Trade Unions in Australia Essay

2901 Words Jun 4th, 2010 12 Pages
Table of contents

Executive Summary…………………………………………………….. Page 3

Introduction………………………………………………………………Page 4

Benefits of joining a union……………………………………………….Page 6

Membership declines and impact of legislation…………………………Page 7

Effect of Human Resources on Employees and Union memberships…Page 9

Conclusion…………………………………………………………………Page 10

References…………………………………………………………………Page 11

Executive Summary: Since the 1980’s trade union membership numbers have declined rapidly ( Balnave et al, 2007, pg 130). Once upon a time it was quiet important for employees to be part of a union as it entitled them to have a collective voice, and power to build a pleasurable workplace. There have been many factors that have contributed to
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Also being part of a collective group means that members are represented in front of a tribunal, and therefore have equal chance of success ( Balnave et al, 2007, pg 135). This is something that a member would expect of their membership. Trade unions also prove effective when they act as lobby groups as a means of getting both parliament and the publics attention something that would be difficult to do as an individual ( Balnave et al, 2007, pg 135).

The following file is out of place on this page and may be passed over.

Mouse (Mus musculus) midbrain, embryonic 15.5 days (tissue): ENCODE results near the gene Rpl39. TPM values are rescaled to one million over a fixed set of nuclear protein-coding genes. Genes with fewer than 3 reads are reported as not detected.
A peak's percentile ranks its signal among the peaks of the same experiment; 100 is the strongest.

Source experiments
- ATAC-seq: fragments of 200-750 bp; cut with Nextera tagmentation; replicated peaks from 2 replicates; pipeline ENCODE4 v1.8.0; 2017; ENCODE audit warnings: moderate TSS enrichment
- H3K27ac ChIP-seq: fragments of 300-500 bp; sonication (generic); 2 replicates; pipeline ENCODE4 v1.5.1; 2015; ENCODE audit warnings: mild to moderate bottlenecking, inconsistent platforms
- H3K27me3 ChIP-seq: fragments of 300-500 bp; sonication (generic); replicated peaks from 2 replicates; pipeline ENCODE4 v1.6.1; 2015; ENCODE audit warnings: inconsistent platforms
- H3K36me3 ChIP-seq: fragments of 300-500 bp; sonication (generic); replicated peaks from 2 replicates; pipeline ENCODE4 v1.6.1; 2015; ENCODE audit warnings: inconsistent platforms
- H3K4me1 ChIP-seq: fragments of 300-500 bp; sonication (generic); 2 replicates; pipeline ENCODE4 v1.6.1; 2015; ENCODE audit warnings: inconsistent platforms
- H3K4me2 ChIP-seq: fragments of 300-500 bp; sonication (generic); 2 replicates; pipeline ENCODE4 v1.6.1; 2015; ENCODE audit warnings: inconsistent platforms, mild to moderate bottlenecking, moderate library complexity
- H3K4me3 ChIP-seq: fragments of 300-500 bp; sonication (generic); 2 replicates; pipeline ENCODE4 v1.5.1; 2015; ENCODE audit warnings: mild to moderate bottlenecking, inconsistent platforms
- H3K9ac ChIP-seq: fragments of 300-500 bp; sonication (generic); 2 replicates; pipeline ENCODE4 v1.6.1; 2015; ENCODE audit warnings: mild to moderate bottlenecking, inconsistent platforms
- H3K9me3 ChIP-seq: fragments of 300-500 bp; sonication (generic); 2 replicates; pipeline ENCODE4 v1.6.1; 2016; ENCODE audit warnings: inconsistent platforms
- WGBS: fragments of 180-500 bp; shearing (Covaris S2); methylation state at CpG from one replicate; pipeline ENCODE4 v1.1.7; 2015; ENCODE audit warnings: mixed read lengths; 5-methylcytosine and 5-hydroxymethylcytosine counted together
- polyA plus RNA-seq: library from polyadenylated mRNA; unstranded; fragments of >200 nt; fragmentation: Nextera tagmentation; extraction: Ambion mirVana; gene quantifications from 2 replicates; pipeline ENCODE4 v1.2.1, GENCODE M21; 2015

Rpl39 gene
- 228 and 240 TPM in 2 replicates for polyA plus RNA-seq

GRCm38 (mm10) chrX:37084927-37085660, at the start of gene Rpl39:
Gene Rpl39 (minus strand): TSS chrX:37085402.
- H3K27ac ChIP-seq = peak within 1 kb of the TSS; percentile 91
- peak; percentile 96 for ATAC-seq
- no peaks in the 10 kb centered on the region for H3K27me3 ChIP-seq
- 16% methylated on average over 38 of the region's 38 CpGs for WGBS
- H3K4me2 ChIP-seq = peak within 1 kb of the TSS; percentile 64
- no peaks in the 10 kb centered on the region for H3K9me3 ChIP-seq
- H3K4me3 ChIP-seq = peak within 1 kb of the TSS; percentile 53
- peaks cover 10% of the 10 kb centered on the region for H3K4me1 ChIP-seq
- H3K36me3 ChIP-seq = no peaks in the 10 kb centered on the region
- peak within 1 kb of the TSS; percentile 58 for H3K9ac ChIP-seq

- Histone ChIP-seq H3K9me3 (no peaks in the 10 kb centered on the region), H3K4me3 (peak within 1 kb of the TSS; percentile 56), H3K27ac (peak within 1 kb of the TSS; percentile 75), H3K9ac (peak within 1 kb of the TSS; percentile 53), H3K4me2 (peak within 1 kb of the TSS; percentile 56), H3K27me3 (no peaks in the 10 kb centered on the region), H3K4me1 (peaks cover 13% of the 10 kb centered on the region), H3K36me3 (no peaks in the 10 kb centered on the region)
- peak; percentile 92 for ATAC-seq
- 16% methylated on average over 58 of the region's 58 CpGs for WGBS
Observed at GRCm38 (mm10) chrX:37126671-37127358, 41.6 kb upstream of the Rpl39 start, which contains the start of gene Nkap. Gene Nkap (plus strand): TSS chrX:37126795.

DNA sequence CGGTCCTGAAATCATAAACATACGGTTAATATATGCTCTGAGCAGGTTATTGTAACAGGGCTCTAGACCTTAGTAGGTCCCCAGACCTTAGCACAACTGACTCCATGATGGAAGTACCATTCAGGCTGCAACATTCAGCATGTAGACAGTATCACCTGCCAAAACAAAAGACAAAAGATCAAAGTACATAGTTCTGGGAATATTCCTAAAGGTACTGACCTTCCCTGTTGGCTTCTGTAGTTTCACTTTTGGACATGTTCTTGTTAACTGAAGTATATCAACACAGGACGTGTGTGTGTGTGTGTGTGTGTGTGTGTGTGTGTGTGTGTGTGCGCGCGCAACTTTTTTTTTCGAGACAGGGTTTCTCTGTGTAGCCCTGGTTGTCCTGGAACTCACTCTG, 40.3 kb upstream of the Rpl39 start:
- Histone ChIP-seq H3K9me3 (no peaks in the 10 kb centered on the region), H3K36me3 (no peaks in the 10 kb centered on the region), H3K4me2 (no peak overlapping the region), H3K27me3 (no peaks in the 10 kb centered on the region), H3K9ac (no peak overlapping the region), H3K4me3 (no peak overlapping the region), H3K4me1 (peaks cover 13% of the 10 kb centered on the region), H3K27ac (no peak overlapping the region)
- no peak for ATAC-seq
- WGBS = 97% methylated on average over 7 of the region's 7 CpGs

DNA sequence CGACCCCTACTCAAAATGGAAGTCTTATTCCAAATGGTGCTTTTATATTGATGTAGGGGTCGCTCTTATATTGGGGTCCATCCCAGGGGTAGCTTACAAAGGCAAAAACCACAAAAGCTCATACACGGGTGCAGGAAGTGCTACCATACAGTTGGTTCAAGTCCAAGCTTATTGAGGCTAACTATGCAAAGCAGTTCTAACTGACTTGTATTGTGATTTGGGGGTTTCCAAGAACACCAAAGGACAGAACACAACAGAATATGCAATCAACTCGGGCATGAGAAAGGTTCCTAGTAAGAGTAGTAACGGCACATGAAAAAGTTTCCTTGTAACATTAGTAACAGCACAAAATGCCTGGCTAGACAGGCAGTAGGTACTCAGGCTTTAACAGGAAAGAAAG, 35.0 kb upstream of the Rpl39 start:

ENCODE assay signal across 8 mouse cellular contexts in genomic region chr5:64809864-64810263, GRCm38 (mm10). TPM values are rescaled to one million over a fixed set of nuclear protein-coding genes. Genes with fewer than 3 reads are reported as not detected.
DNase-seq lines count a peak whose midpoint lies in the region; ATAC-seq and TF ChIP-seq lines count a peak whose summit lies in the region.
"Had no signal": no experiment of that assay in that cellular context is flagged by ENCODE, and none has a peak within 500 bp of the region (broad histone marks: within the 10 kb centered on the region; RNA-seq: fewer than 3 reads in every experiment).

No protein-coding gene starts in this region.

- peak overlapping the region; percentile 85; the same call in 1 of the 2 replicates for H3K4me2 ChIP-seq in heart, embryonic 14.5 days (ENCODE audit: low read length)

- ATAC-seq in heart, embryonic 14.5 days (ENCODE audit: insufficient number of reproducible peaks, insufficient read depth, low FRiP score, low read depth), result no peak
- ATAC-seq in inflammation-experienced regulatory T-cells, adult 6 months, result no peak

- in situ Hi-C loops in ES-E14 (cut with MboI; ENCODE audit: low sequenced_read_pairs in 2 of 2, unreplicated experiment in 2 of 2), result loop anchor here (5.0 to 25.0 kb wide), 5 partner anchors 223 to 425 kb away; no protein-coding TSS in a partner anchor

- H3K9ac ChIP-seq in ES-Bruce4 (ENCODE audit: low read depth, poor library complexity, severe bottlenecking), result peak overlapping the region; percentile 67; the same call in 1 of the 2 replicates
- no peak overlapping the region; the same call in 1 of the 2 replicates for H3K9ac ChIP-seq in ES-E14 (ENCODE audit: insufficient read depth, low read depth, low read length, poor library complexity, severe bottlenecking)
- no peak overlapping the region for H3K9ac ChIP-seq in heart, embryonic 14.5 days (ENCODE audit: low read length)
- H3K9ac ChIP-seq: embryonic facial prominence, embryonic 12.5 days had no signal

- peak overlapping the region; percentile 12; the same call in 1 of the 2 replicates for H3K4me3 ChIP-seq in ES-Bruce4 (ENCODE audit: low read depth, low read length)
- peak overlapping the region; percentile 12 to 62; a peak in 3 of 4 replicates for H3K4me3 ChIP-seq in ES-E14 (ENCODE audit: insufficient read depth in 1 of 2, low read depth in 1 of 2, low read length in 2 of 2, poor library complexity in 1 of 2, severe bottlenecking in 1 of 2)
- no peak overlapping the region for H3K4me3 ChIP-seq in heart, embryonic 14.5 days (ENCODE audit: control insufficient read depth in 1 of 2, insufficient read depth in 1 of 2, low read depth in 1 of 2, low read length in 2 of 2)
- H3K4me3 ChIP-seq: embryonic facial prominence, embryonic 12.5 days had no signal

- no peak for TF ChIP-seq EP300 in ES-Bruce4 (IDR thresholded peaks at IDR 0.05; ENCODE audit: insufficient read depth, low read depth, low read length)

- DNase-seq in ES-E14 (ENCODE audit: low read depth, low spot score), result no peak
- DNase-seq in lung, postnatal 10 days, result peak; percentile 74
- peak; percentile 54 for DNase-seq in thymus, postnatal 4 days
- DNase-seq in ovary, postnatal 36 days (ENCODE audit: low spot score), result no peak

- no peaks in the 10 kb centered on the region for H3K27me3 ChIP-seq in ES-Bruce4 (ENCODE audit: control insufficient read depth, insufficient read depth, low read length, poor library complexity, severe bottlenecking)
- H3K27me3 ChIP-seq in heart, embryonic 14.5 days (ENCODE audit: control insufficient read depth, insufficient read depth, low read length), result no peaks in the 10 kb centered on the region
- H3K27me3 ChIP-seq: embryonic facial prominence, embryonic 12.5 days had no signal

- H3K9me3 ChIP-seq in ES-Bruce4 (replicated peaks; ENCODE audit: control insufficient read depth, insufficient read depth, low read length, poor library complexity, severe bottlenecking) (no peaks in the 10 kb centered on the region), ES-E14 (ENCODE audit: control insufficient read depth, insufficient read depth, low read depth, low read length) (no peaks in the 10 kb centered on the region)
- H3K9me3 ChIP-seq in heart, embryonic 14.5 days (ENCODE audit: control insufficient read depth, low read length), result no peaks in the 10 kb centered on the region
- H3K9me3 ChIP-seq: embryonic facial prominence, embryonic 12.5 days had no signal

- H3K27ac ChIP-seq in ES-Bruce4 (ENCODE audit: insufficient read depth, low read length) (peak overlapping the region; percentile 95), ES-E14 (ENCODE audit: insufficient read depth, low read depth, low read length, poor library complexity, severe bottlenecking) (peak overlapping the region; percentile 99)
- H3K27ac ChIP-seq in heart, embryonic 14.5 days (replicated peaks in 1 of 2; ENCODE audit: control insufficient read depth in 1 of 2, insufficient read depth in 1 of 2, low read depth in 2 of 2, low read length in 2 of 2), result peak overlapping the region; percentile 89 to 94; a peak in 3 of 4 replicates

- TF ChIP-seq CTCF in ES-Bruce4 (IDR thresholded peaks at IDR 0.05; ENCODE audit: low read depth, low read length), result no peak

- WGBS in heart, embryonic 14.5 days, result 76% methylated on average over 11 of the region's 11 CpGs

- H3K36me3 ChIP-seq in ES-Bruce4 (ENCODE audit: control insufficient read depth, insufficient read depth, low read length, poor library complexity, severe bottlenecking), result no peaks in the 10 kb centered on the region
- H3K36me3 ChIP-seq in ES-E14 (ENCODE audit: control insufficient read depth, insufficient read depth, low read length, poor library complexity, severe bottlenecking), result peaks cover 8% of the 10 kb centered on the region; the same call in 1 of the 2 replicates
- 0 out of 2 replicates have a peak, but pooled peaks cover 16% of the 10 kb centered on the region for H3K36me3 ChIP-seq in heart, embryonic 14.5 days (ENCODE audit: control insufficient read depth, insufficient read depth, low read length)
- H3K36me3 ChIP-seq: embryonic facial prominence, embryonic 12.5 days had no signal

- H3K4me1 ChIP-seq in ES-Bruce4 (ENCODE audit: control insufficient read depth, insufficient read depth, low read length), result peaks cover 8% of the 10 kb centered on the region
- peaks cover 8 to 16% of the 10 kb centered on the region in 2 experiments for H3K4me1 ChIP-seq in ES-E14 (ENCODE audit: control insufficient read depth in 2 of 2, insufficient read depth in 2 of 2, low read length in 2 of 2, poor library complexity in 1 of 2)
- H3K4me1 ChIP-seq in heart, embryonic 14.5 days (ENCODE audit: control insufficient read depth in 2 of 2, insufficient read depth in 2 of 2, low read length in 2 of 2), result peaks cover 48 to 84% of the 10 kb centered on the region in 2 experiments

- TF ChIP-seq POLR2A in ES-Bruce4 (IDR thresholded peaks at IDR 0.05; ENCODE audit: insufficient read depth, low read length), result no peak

Trade unions are said to increase economic benefits as the presence and influences of a union may create changes in wages and working conditions (Balnave et al, 2007, pg 134). If an employee is satisfied with their wage and conditions then it is most likely that they will be more productive and therefore a greater asset for the company. Being part of a union enables protection for an employee in many areas including training, recruitment, wages and conditions of the workplace (Balnave et al, 2007, pg 132). This protection is important for an employee if their employer is expecting them to be efficient within the workplace. Lastly if the culture of the workplace is very union orientated, an employee is not going to feel comfortable if they too are not a member and vice versa. Therefore culture has an influence.
There is also the argument that unions do not offer as many benefits as promised and members do not achieve any benefits. In

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